In the last two posts I described and shared some images of the cult room of the Sacellum (chapel) of the Augustales (priests in charge of Emperor Worship) that was found at Herculaneum (near Pompeii). Because of a Latin Inscription that was found there, we know that banquets took place in the room. Suprisingly, in Professor Tuck’s 30-minute talk on this room, he does not mention the contents (see below). So I had never given it much thought.
On our recent trip to the Naples Archaeological Museum (Museo Archeologico Nazionale di Napoli), Italy, our guide pointed out four large statues that were found in the Sacellum! Two of Augustus and two of Claudius! I was very surprised (and excited) to find this out, for although I had visited the museum a good number of times, but no guide had previously pointed these statues out. For me, it was a great experience to connect these statues with a place that has such importance for the topic of the Imperial Cult (aka Emperor Worship).
These four statues are part of the collection that is on permanent display in the large main room of the museum.
Here, Augustus is semi-nude, as a deity, and is crowned with the Civic “Oak Wreath” Crown—a very special honor given to him for having “delivered/saved” his people
It is amazing that a new religious movement that claimed that a poor Galilean carpenter, who was crucified by the Romans, believed to be the Son of God and raised from the dead could “compete” with the impressiveness of the well established Imperial Cult and and extensive/powerful Roman Kingdom.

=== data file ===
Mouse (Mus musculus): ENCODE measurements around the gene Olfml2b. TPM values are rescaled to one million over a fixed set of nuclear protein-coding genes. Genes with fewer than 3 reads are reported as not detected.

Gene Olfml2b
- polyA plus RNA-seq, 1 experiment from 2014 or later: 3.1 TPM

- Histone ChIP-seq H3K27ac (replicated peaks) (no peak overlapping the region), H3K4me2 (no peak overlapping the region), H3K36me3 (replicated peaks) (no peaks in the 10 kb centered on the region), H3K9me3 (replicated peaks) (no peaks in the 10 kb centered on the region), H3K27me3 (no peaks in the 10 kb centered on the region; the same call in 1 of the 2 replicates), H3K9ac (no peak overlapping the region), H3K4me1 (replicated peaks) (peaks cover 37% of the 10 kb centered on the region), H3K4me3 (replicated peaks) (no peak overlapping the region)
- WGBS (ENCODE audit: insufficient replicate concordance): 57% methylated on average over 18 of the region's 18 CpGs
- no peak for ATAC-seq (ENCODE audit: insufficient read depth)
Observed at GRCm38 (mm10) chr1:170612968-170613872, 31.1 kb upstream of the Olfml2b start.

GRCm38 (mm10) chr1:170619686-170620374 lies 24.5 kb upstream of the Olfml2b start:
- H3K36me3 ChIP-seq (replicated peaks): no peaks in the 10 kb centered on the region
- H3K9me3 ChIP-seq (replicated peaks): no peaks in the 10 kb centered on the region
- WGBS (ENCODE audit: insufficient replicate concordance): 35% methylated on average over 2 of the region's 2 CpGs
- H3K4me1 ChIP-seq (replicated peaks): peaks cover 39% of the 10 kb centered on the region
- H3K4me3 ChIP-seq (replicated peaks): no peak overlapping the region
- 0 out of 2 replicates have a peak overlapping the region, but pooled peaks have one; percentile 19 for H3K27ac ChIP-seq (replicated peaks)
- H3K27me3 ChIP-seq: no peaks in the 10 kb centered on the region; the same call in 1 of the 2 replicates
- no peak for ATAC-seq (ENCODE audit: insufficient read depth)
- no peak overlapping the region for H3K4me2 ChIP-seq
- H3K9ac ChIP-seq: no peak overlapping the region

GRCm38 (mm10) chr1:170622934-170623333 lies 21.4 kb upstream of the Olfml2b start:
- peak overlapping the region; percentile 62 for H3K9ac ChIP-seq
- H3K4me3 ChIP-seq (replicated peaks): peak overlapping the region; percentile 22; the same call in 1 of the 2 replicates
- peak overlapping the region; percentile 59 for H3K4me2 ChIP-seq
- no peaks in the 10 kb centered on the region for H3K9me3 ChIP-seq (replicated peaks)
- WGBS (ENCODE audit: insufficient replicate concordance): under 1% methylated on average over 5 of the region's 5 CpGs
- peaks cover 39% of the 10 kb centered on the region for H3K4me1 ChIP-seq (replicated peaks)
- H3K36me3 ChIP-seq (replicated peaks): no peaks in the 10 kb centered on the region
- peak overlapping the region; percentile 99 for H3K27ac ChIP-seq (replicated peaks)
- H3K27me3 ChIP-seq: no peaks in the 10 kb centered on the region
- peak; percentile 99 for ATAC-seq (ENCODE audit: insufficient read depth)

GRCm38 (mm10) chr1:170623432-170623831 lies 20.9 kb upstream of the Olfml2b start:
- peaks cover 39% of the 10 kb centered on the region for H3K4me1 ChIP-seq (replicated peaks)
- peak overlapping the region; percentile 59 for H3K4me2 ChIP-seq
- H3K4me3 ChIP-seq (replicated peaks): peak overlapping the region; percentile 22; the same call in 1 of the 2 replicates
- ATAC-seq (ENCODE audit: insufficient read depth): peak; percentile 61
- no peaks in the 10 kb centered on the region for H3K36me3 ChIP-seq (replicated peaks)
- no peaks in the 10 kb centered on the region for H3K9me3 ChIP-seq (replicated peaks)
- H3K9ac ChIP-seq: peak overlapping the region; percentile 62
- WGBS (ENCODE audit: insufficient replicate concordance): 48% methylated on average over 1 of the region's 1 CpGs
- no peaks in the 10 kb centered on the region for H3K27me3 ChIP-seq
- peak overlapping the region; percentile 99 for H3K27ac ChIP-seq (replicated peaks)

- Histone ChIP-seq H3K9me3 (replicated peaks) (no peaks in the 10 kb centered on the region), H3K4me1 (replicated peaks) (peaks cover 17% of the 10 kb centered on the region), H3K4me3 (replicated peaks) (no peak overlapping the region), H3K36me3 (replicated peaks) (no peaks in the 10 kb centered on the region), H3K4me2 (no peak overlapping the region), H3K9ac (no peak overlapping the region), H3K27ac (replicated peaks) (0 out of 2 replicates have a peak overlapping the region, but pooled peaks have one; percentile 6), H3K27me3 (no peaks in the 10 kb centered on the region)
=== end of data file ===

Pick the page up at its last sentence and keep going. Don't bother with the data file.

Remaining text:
For additional comments on these statues see here.
On the way home from a recent trip to Turkey and Greece (October 2022) Mary and I had a transit layover at the Istanbul Airport. During the trip, we noticed that a number of our favorite artifacts were no longer on display in their “normal” museums (grr). The signs in the museums said ‘on display at the Museum in the Istanbul Airport.’
Well, since we had time in the Istanbul Airport we sought out the new Airport Museum. It is on the second level of the transit area. After paying an entrance fee, we found ourselves touring the rooms with one other person. They have collected famous artifacts from all over Turkey, from the earliest periods up through the Ottoman Period. The displays are very “modern” and the rooms a very dimly lit—modern, but not too good for photography. Many of the magnificent pieces were on display were previously in local museums scattered around Turkey. Not very many non-Turkish travelers would be able to visit all of those museums, and so it is convenient to have them collected here. Samples of the collection follow.